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Is Black The New Green?

For well over a decade now, Green Tea has enjoyed it’s pre-eminent position as the poster boy for health in not just the tea world but the global wellness industry at large. And deservedly so, considering it’s impressive antioxidant profile.

However, a growing body of research points to the fact that pound for pound – Black Tea is as healthy as Green Tea, if not healthier. Let that sink in for a minute.

Before we get into a head-to-head between these two mighty beverages, let’s first understand the basic difference between the two. Both Black and Green teas start their lives as fresh green leaves on the miraculous plant called Camellia Sinensis. In fact, all the four “true teas” (the other two being White and Oolong) start their lives in exactly the same way – as leaves on this bush. What determines the fate of these leaves as Black or Green Tea is a matter of how they’re processed after plucking.

Green Teas go through a process called “fixation” or “kill green” which involves applying heat to the fresh tea leaves so as to deactivate or denature two enzymes – polyphenol oxidase and peroxidase. Once these enzymes are deactivated, the leaves will not oxidize even when exposed to atmospheric oxygen. Imagine an apple – which even after being cut open – doesn’t start turning brown as it’s oxidative enzymes don’t work anymore. This is exactly what is done to make Green Tea and this results in the retention of it’s green color as well as the antioxidant EGCG which gives Green Tea it’s health benefits.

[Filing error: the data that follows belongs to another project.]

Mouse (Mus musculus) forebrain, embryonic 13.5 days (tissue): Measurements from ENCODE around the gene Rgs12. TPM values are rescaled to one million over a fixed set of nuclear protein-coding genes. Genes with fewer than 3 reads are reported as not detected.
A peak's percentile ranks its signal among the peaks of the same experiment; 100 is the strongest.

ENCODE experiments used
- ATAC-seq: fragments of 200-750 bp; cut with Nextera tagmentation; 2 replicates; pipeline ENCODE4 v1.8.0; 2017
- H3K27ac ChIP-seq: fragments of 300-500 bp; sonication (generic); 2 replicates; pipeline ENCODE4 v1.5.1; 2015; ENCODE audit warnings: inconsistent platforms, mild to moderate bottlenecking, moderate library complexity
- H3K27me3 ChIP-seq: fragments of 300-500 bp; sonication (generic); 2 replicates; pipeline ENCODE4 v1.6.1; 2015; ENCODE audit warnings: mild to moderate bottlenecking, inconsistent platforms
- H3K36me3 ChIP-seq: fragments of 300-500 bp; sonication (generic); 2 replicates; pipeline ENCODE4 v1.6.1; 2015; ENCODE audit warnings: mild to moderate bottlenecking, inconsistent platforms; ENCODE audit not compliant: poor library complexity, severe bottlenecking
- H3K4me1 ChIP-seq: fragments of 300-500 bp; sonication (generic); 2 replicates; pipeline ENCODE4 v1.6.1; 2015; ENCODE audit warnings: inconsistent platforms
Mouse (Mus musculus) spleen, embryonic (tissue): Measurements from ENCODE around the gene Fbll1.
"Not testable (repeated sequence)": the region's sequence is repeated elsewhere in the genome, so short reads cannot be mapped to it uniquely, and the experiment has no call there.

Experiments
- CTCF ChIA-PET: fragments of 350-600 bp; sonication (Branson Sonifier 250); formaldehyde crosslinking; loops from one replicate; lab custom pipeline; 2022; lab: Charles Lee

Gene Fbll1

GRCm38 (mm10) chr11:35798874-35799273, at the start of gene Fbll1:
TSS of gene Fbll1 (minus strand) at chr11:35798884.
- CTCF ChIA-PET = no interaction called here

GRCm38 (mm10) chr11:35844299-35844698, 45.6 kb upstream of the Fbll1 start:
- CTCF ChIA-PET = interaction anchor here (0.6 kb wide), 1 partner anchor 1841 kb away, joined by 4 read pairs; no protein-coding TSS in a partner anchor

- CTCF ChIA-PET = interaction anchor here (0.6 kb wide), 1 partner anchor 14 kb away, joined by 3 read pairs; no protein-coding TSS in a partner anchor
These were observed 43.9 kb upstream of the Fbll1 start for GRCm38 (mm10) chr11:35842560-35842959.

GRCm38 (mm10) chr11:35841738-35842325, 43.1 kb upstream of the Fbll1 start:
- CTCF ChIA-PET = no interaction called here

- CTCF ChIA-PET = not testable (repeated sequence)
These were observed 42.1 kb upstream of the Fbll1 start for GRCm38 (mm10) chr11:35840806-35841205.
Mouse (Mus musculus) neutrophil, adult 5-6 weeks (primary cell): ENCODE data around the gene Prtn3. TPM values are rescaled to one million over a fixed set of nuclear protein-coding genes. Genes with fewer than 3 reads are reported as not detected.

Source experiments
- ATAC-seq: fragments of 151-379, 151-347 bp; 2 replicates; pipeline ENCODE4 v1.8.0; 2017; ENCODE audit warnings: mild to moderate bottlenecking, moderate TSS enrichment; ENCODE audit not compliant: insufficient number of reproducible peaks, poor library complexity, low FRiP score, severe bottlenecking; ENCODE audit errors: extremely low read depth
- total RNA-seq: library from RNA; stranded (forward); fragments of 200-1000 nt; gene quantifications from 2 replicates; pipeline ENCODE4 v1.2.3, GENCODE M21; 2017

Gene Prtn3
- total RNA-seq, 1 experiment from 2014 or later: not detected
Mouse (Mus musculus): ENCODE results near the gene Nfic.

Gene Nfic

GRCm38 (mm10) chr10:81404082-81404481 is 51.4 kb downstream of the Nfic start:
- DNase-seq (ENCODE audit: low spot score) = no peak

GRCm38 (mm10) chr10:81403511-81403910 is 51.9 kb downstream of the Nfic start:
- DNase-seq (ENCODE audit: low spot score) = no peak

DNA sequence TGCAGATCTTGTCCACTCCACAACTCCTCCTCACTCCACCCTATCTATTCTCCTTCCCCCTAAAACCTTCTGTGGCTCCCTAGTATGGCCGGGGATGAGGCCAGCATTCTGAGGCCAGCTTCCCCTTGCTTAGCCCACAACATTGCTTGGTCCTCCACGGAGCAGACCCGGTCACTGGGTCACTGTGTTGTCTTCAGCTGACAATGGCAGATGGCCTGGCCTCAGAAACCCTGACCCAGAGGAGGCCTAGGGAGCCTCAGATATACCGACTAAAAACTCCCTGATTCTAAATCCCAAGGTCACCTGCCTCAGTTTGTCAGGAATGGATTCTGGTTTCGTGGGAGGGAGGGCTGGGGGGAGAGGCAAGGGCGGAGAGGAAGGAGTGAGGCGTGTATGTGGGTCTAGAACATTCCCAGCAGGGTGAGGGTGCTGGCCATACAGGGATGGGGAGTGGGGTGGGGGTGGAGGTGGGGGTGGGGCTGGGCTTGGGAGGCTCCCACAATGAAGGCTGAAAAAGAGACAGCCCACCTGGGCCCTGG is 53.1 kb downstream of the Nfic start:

Black Teas, on the other hand, do not go through a “fixation” process. Instead, the leaves are gently “bruised” in a process called as “rolling” which helps gives shape to the leaves and also opens up the cell walls so that natural oxidation may start. After this, the rolled leaves are neatly arranged in squares in temperature and humidity controlled rooms so that complete oxidation may take place. This is the all-important step in black tea which gives it not only it’s characteristic aroma and color but also gives birth to the magical polyphenol Theaflavin.

Theaflavins are unique to Black Teas – and have been linked to a host of health benefits including weight loss, cancer-prevention and most famously, per the recent study released by Indian scientists at the Tocklai Research Assocation – inhibiting COVID-19. This study, published in the ‘Journal of Biomolecular Science & Dynamics’ has helped confirm long-held beliefs among Assam’s native populations that drinking Black Tea daily helps them ward off several diseases.

Another recent impressive finding by researchers at UCLA demonstrated that Black Tea “promotes weight loss and other health benefits by altering bacteria in the gut”. In other words, it is a potent prebiotic that helps feed the good bacteria in your gut resulting in sustained weight loss and well-being.

It is also interesting to note here that adding milk to black tea wipes out it’s significant health benefits as the casein in milk forms complexes with the flavonoids in tea rendering the antioxidants unviable for absorption.

All told, the body of research done on Black Tea is dwarfed by the serious research and promotion dollars spent on Green Tea by China and the global wellness industry over the last two decades. Maybe it’s finally Whole Leaf Black Tea’s time in the sun. It’s certainly heartening to see the renewed interest in Black Tea research and bodes well for the future of Assam – the world’s single-largest tea growing region.

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